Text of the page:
7, 2017, Mercado placed her Motion to Vacate, Set Aside, or
Correct Sentence Pursuant to 28 U.S.C. § 2255 in the
prison mail system. Mot. Vacate [#226] at 13. In her motion
and supporting brief, Mercado asks the Court to vacate her
sentence, alleging she received ineffective assistance of
counsel. Id. at 4-6, 13. The Government responded to
Mercado's § 2255, and Mercado subsequently filed a
reply. Resp. [#236]; Reply [#240]. The motion is now ripe for
the Court's consideration.
§ 2255, four general grounds exist upon which a
defendant may move to vacate, set aside, or correct his
sentence: (1) the sentence was imposed in violation of the
Constitution or laws of the United States; (2) the District
Court was without jurisdiction to impose the sentence; (3)
the sentence imposed was in excess of the maximum authorized
by law; and (4) the sentence is otherwise subject to
collateral attack. 28 U.S.C. § 2255. The nature of a
collateral challenge under § 2255 is extremely limited:
"A defendant can challenge his conviction after is it
presumed final only on issues of constitutional or
jurisdictional magnitude ... and may not raise an issue for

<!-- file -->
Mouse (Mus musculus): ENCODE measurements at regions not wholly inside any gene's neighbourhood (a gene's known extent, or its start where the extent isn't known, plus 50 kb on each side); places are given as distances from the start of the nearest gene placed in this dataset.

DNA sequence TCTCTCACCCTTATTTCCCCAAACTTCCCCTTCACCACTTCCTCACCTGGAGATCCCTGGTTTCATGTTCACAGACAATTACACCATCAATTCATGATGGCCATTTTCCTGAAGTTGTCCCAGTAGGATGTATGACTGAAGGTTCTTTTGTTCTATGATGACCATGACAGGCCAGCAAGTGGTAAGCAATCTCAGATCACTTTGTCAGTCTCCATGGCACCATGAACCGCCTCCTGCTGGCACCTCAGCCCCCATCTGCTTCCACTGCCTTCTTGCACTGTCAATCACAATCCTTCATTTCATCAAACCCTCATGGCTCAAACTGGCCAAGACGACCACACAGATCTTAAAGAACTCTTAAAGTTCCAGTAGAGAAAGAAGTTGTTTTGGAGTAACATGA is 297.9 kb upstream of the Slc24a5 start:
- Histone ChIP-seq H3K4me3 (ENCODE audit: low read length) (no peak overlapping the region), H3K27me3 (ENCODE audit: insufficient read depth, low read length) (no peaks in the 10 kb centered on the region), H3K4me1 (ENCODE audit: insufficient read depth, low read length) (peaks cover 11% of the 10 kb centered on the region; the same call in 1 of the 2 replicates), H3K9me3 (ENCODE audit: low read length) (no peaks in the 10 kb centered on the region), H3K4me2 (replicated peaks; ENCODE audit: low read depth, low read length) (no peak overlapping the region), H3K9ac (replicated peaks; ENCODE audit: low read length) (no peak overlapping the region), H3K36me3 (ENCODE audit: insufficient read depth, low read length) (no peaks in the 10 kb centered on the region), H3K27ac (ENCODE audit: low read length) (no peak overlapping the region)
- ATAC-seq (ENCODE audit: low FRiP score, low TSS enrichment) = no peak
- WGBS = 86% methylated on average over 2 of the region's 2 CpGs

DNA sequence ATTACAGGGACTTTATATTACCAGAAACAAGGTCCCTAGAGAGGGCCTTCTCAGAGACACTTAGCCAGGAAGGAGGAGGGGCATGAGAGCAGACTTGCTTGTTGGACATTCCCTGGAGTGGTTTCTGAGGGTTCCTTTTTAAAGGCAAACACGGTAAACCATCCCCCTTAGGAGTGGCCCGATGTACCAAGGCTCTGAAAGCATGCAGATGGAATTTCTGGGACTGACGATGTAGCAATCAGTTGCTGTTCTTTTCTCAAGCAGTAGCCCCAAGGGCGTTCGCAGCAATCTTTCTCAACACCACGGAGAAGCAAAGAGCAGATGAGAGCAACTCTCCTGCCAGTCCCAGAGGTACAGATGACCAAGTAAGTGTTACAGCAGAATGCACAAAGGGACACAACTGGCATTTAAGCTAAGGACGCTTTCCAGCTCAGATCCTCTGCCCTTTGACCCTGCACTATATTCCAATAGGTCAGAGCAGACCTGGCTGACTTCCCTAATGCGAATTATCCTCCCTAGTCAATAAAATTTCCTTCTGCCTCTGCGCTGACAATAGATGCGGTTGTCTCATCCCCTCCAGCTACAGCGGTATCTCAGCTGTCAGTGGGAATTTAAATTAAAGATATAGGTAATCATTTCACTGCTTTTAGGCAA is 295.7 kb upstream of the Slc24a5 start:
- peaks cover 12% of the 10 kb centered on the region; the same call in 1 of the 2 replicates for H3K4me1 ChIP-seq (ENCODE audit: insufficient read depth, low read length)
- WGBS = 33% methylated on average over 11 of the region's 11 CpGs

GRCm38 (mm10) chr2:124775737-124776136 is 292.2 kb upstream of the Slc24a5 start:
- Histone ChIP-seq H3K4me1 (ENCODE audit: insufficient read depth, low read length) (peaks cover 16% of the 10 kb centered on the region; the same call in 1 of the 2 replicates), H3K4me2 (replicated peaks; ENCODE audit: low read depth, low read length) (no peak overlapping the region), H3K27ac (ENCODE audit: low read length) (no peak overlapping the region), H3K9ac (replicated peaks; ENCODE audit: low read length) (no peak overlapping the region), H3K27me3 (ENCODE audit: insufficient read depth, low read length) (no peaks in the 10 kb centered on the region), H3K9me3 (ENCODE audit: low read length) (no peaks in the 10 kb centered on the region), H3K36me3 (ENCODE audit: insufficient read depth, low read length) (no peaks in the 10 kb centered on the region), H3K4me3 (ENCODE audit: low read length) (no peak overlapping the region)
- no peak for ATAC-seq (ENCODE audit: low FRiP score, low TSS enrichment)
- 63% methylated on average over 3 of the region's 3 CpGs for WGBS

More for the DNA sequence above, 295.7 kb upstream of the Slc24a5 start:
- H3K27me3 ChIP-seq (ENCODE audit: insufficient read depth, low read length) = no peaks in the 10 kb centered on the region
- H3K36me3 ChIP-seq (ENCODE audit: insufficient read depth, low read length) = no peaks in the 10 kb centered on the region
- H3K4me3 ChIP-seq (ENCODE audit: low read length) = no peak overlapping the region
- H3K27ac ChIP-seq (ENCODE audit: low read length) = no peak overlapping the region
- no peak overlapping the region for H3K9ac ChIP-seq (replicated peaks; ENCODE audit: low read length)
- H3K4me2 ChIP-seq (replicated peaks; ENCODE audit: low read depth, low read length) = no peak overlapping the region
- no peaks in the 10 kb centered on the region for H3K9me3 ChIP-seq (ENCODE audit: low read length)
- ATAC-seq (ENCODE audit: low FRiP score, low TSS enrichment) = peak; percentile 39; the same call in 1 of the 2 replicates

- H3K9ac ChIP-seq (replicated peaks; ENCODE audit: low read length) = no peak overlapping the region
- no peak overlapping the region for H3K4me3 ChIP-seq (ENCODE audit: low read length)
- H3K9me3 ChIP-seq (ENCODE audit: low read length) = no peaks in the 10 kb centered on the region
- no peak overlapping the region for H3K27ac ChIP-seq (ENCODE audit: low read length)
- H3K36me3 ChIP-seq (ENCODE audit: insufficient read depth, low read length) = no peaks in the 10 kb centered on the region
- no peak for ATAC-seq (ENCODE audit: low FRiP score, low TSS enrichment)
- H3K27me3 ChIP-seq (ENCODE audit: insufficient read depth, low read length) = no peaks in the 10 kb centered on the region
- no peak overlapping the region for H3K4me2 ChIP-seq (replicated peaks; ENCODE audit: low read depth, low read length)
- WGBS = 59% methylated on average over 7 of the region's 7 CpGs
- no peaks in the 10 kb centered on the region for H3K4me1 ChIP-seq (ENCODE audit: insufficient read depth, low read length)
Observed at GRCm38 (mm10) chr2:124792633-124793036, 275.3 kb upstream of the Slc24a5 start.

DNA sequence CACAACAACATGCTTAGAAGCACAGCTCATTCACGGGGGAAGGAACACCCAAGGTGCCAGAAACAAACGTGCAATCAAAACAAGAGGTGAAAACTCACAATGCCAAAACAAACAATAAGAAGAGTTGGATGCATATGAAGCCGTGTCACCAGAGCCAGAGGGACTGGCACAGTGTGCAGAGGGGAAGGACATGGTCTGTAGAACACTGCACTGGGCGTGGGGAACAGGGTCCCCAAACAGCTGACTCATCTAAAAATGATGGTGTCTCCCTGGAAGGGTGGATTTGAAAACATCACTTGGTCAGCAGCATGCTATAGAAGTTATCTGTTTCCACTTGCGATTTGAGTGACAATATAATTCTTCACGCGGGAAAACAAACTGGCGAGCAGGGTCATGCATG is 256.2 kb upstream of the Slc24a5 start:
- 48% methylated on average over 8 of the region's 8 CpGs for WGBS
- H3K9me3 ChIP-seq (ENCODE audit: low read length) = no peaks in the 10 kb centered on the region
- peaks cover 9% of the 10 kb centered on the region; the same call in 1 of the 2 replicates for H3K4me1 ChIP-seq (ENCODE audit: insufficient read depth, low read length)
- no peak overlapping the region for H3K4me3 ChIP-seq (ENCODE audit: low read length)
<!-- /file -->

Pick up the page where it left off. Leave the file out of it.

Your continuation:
the first time on collateral review without showing both
'cause' for his procedural default, and 'actual
prejudice' resulting from the error." United
States v. Shaid, 937 F.2d 228, 232 (5th Cir. 1991). If
the error is not of constitutional or jurisdictional
magnitude, the movant must show that the error could not have
been raised on direct appeal and would, if condoned,
"result in a complete miscarriage of justice."
United States v. Smith, 32 F.3d 194, 196 (5th Cir.
1994). A defendant's claim of ineffective assistance of
counsel gives rise to a constitutional issue and is
cognizable pursuant to § 2255. United States v.
Walker, 68 F.3d 931, 934 (5th Cir. 1996).
prevail on a claim of ineffective assistance of counsel, a
movant must show that (1) his counsel's performance was
deficient and (2) that the deficiency prejudiced the defense.
Strickland v. Washington, 466 U.S. 668, 687 (1984).
counsel's performance is deficient if it falls below an
objective standard of reasonableness. Id. A court
will not find ineffective assistance of counsel merely
because it disagrees with counsel's trial strategy.
Crane v. Johnson, 178 F.3d 309, 312 (5th Cir. 1999).
A court's review of counsel's performance must be
highly deferential, with a strong presumption that the
performance was reasonable. Strickland, 466 U.S. at
689. Moreover, "[a] fair assessment of attorney
performance requires every effort to be made to eliminate the
distorting effects of hindsight." Id.
to demonstrate prejudice, a movant must show "a
reasonable probability that the result of the proceedings
would have been different but for counsel's
unprofessional errors." Crane, 178 F.3d at 312.
"However, the mere possibility of a different outcome is
not sufficient to prevail on the prejudice prong."
Id. at 312-13 (internal quotation marks omitted)
(quoting Ransom v. Johnson,126 F.3d 716, 721 (5th
Cir. 1997)). "A reasonable probability ...